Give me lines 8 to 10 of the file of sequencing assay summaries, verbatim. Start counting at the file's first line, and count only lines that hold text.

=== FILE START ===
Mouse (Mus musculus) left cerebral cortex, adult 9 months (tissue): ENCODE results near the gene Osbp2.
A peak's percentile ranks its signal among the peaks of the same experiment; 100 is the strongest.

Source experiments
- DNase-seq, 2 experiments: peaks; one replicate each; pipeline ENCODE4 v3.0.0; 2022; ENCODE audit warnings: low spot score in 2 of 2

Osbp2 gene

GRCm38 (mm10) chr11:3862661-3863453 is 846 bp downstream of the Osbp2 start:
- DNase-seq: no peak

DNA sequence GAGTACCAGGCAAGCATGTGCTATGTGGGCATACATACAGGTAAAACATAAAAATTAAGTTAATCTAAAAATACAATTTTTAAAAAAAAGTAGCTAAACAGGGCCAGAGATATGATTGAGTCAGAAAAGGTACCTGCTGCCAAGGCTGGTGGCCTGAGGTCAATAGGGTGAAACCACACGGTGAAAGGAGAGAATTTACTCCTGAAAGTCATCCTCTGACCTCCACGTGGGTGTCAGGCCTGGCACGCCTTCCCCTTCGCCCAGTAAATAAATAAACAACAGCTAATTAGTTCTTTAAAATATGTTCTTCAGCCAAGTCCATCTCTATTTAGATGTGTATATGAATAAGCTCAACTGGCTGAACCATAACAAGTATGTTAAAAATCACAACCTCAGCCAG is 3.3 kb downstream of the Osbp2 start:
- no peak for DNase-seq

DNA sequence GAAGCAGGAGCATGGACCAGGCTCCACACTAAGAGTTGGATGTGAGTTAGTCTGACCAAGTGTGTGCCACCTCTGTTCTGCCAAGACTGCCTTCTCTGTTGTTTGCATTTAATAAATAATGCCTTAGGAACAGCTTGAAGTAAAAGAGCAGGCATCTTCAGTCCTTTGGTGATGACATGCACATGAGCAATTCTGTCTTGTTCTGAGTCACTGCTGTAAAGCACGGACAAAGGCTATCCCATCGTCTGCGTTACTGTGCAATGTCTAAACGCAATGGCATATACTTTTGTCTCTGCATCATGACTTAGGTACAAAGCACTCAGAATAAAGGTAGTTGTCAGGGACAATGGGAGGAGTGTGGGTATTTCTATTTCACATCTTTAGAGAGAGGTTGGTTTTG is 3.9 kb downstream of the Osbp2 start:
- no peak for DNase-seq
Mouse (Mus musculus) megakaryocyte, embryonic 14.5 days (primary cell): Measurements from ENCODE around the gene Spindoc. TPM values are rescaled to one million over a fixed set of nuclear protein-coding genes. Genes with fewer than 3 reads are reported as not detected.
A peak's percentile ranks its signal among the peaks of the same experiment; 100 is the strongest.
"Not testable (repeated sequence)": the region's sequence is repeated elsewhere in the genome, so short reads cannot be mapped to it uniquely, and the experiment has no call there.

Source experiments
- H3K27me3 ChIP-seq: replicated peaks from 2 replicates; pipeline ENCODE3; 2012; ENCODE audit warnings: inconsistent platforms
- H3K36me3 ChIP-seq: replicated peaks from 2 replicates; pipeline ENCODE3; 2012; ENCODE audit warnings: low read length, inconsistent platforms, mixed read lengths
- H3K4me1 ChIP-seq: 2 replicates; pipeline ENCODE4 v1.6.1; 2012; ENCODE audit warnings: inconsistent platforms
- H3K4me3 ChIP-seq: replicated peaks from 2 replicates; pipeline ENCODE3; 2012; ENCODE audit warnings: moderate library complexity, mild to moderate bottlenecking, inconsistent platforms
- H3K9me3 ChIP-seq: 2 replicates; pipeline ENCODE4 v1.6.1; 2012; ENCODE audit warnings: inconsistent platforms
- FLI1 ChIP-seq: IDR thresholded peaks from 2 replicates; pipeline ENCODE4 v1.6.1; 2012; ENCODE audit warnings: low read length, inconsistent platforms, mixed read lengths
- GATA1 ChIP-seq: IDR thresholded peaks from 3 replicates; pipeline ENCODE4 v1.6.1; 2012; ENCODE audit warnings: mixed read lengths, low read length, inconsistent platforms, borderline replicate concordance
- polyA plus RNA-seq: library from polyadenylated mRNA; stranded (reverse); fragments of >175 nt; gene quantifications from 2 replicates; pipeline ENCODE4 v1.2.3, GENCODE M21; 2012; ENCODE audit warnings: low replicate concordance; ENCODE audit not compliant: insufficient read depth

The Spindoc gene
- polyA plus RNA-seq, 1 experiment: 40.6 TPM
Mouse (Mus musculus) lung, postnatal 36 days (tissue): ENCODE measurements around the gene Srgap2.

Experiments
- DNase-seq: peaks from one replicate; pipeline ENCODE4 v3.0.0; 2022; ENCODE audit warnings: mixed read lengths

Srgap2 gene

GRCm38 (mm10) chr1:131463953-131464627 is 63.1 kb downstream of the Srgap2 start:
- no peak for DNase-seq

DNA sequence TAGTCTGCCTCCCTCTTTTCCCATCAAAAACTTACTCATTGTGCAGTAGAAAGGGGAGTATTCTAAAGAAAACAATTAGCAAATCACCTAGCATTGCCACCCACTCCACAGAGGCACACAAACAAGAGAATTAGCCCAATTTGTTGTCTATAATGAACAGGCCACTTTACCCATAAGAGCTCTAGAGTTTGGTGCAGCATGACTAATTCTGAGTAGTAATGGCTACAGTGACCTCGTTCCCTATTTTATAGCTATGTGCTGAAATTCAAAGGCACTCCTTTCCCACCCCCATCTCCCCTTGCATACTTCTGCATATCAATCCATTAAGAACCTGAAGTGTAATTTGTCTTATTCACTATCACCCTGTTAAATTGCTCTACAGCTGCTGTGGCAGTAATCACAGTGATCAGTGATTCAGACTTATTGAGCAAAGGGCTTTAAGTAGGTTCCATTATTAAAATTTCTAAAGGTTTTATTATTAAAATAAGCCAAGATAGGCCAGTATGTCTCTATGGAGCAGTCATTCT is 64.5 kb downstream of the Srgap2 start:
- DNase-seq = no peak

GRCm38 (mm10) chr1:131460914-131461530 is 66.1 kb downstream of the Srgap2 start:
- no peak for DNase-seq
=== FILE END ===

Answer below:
DNA sequence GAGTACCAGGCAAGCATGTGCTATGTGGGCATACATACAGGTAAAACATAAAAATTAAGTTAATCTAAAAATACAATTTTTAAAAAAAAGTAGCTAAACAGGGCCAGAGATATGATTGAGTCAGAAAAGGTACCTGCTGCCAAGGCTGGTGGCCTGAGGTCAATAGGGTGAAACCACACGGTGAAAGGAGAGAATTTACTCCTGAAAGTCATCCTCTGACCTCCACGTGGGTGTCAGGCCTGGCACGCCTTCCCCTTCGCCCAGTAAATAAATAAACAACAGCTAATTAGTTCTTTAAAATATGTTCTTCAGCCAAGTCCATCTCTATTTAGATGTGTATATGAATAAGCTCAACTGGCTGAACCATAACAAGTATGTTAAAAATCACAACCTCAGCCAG is 3.3 kb downstream of the Osbp2 start:
- no peak for DNase-seq

DNA sequence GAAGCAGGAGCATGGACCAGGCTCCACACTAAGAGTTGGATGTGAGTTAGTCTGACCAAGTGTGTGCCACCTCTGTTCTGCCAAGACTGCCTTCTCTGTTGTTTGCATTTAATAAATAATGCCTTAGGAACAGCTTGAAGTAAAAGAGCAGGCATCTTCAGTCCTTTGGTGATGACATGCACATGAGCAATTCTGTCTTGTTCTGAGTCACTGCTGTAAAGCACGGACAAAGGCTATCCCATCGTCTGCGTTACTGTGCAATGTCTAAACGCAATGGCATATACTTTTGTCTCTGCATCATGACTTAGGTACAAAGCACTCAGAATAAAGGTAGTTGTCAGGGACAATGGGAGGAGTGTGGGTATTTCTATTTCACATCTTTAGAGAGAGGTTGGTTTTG is 3.9 kb downstream of the Osbp2 start: